Today my partner Lyn Collie will be at the world premiere at Festival International du Film Documentaire Oceanien in Tahiti of the documentary that she has been producing part-time all the time I’ve known her. My congratulations to both her, the director Briar March, and the many other people who have worked on this documentary since they started working on it in 2006 for getting it out and being seen.
What if your community had to decide whether to leave their homeland forever and there was no help available?
This is the reality for the culturally unique Polynesian community of Takuu, a tiny low-lying atoll in the South Western Pacific. As a terrifying tidal flood rips through their already damaged home, the Takuu community experiences the devastating effects of climate change first hand.
Like many coral structures worldwide the Takuu atoll probably3 has issues with coral bleaching which means that the atoll isn’t growing. More frequent and larger storm surges are causing an increase in the numbers of king tides that cause flooding on the atoll. The relatively few centimeters of sea level rise that have already occurred in the last century are affecting the viability of being able to grow crops as it threatens the fresh water ‘bubble’ under the atoll.
All of these effects are devastating to the ecology of an atoll that only rises a meter3 above the sea at its peak. Consequently the community on Takuu, which has been there for at least 1000 years3, is now at risk. These are effects that are influenced or caused by anthropogenic climate change induced by the industrialized nations and their addiction to burning fossilized carbon. The effects impact most strongly on the cultures and societies that have had virtually no part in creating the problem.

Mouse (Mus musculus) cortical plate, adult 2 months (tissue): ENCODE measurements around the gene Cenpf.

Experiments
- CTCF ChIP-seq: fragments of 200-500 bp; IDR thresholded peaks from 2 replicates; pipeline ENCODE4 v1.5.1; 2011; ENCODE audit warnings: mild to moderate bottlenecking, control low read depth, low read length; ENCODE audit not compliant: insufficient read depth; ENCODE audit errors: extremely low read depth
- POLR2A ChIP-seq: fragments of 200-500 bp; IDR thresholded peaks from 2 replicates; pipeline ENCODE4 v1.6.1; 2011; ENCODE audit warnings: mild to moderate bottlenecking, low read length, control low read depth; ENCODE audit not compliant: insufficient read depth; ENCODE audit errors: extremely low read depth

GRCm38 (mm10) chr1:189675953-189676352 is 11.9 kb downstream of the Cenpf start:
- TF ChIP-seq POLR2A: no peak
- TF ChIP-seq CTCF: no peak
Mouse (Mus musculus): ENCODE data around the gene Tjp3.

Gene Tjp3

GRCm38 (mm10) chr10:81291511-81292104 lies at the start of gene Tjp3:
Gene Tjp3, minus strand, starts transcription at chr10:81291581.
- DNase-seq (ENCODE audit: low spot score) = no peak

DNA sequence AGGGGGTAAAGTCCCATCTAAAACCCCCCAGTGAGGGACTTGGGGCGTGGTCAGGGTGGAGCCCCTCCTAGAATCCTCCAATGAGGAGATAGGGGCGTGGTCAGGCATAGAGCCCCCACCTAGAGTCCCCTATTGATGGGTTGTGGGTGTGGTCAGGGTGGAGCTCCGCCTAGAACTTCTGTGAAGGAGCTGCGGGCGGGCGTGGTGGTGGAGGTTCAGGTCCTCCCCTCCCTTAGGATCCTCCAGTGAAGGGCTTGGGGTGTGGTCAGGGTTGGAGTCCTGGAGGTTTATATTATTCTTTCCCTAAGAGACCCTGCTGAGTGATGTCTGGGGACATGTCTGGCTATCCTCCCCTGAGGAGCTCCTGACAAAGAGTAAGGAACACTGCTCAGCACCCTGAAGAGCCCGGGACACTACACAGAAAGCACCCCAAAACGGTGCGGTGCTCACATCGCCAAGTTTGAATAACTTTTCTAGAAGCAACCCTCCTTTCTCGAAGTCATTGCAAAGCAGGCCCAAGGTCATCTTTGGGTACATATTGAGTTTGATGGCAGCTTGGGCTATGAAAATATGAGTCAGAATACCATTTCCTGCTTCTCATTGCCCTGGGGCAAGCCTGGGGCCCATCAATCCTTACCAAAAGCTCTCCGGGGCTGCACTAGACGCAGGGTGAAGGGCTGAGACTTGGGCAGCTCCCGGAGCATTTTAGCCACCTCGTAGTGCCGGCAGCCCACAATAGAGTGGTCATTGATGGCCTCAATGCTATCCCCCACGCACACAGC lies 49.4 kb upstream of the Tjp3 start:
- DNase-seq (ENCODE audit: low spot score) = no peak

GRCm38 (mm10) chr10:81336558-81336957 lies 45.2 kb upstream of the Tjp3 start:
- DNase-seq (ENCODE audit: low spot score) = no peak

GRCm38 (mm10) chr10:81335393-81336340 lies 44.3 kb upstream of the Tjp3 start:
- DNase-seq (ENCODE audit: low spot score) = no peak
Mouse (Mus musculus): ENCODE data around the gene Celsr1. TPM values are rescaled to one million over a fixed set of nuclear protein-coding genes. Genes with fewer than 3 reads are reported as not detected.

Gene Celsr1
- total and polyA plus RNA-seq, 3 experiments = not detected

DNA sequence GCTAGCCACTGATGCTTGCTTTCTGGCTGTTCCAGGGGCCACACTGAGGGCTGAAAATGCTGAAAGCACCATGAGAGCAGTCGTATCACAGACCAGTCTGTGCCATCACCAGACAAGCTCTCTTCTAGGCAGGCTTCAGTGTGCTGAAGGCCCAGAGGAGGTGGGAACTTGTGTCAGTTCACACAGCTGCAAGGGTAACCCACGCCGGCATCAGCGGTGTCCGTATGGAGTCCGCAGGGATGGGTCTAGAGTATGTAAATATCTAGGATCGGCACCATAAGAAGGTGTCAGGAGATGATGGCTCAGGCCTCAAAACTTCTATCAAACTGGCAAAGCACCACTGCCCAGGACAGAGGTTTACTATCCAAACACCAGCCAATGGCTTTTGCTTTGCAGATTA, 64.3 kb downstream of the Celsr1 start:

The documentary focuses on the effect on a community that is having to look at resettling in war-torn Bougainville. This has been planned by the essentially bankrupt2 government of the Autonomous Region of Bougainville. But to date it hasn’t happened. Takuu is likely to be merely the first of many places having refugees from climate change effects.
There has been an immense struggle by Briar and Lyn to make the film part-time on extremely limited finances and major amounts of time donated by many people. However virtually none of those constraints show in the final result. Despite the number of times I’ve seen it, it still seems like a hell of a good documentary.
Look for it coming to a festival near you. And Lyn – have fun today.
Updated: Lyn corrected me3.
Update: They won the Grand Prix (the major prize) at FIFO. It is a great documentary..
Update: Lyn was on Nightline tonight. So I’m going to stick this to the top of the posts until the morning. I think its needs more time at the top and both she and the film looked great.